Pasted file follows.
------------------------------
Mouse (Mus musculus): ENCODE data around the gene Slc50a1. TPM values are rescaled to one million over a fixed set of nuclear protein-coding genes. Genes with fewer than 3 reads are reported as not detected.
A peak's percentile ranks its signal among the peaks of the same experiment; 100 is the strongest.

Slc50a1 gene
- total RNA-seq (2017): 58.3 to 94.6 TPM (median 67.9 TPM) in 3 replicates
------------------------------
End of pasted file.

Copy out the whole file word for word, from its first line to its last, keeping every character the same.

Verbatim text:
Mouse (Mus musculus): ENCODE data around the gene Slc50a1. TPM values are rescaled to one million over a fixed set of nuclear protein-coding genes. Genes with fewer than 3 reads are reported as not detected.
A peak's percentile ranks its signal among the peaks of the same experiment; 100 is the strongest.

Slc50a1 gene
- total RNA-seq (2017): 58.3 to 94.6 TPM (median 67.9 TPM) in 3 replicates